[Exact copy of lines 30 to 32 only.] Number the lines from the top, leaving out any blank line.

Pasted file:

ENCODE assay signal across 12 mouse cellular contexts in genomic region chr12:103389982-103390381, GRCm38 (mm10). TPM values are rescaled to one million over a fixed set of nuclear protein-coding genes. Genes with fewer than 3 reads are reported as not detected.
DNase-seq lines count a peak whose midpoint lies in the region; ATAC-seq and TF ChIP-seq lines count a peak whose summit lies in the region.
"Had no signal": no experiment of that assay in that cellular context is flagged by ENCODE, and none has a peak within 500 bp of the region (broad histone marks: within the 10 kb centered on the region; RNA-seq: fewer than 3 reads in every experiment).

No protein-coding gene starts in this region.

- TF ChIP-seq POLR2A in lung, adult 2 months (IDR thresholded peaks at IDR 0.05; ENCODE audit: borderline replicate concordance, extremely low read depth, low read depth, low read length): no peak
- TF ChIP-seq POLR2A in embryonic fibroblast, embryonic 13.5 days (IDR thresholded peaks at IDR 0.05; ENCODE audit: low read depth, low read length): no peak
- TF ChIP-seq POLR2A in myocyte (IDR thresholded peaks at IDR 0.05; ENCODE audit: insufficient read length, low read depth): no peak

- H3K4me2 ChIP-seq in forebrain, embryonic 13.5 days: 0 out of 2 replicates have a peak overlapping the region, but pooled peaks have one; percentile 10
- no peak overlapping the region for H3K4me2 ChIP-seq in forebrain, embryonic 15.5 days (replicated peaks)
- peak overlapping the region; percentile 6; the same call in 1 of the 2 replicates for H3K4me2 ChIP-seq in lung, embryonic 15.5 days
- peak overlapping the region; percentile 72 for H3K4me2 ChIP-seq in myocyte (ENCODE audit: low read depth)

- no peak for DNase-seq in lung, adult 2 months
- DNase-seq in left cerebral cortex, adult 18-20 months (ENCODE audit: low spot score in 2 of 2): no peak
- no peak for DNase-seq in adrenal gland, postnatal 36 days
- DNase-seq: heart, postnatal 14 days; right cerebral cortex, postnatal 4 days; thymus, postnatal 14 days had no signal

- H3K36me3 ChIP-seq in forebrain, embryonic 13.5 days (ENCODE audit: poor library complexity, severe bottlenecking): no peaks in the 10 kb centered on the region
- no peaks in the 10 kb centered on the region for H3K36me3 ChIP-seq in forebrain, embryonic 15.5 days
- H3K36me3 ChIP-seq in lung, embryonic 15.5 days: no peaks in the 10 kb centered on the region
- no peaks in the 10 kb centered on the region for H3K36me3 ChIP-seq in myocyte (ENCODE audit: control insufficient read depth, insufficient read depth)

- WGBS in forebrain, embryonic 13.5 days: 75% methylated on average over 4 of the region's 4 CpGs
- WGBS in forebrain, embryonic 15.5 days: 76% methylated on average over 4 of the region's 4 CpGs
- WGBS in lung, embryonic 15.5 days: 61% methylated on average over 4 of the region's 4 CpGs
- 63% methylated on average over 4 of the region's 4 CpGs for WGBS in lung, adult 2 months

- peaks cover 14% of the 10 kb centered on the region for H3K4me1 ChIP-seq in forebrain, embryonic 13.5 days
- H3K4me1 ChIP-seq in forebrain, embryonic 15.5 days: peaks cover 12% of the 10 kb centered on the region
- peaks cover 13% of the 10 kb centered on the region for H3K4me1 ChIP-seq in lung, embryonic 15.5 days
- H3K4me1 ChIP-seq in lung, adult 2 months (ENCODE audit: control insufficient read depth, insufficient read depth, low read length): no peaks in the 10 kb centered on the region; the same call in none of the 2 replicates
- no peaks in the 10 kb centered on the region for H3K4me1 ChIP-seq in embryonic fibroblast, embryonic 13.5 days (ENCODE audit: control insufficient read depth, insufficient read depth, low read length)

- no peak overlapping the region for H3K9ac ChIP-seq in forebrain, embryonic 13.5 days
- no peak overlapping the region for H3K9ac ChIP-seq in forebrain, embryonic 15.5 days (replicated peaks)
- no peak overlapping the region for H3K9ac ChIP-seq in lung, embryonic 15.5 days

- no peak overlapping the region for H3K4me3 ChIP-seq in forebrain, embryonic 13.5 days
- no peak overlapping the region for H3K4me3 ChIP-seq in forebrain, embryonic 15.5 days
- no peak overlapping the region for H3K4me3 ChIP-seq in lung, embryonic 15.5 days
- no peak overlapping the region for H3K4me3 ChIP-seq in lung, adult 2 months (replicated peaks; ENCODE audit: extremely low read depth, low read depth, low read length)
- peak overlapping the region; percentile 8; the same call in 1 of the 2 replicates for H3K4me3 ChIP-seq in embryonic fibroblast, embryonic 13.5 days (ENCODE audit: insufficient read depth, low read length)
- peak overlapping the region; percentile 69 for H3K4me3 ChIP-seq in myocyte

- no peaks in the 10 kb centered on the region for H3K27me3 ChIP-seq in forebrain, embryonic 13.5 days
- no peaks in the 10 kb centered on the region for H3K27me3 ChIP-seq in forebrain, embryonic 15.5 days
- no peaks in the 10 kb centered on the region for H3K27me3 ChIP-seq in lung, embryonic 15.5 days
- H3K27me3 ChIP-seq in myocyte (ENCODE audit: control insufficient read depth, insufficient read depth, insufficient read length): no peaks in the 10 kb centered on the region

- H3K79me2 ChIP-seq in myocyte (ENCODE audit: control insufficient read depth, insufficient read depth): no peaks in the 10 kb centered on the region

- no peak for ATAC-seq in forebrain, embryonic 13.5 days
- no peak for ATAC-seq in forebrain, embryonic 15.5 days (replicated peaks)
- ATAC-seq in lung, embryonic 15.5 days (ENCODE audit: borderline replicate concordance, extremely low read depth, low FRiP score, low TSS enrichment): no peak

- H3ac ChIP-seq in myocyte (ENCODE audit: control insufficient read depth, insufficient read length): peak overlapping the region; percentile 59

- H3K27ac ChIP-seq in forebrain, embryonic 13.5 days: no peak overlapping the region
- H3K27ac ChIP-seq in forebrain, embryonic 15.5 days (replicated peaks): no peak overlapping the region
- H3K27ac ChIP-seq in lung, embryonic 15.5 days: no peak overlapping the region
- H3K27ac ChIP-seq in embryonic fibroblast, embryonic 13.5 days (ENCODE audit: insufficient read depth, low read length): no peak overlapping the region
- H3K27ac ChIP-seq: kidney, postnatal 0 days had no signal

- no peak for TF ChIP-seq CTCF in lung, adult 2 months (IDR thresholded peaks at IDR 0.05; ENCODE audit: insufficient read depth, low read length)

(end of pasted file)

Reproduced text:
- no peak overlapping the region for H3K9ac ChIP-seq in forebrain, embryonic 15.5 days (replicated peaks)
- no peak overlapping the region for H3K9ac ChIP-seq in lung, embryonic 15.5 days

- no peak overlapping the region for H3K4me3 ChIP-seq in forebrain, embryonic 13.5 days